“So, what do you want to talk about?” he asked when they were halfway there.
Sera angled her head to the side. “We’re not going to fight. Okay?”
“Is that a promise?” He squeezed her hand.
She nudged him back with her shoulder. “You’re the one who developed a temper. Maybe you should be the one promising.”
“For the record, it’s completely unfair that I have to talk when you’re ready to do so, but you get to run off and avoid me.”
“Hey. I’ve been better.”
“Yes, you have.” He threw an arm around her shoulder, kissing the top of her head. “So what’s on your mind?”
“I don’t want you to blame yourself, Tyler.”
“It’s kind of hard not to.”
“Listen to me.” She stopped, turning toward him. “You didn’t pay attention to what I said happened.”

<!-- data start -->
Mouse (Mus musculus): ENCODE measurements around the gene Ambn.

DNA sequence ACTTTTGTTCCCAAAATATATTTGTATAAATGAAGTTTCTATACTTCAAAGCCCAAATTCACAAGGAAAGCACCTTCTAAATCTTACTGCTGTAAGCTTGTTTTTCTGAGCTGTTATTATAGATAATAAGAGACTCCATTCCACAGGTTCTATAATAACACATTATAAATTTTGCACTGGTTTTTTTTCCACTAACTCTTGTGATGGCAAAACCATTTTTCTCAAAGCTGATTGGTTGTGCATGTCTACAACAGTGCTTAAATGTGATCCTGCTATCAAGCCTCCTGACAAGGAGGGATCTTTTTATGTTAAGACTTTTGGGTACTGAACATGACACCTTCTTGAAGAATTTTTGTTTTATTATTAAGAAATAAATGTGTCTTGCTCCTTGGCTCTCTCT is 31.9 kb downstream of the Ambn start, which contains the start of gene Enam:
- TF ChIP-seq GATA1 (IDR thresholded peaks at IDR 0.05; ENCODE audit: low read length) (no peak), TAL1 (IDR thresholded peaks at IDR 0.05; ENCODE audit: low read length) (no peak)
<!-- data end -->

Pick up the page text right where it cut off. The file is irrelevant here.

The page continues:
Crinkling his eyes, he said, “I think I paid damn good attention.”
“The area was deserted. Subconsciously or not, I chose to ignore it. Rollins and I were talking. I was already distracted. I didn’t start thinking about you until I thought I heard the train whistle. By then it was already too late.”
Trying to digest that, he grabbed her hand and started walking again. “Did you ever blame me?”
“No,” she answered with a shake of her head.
“You were what I thought about when I realized my life might end. How could I blame you?”
He stopped walking when her voice cracked. “Babe, don’t cry.” Smoothing her hair back away from her face, he dried the tears with his thumb, then bent in and kissed her. “It makes me happy to know you were thinking about me.”
“Every day.” She sniffled.
“Yet you were mad as hell when you saw me,” he teased, taking her hand again.
“I said I didn’t blame you for the accident. I didn’t say I forgave you for breaking my heart. Leaving a voicemail was brutal.”
“We’ve been over that. You know I’m sorry.”
“I know.” The teasing curve was back in her lips. “But that doesn’t mean I can’t give you a hard time about it.”
“All right, I was an ass.”
“Yes, you were, but I didn’t make it easy on you.”
“Let’s not go over this again.”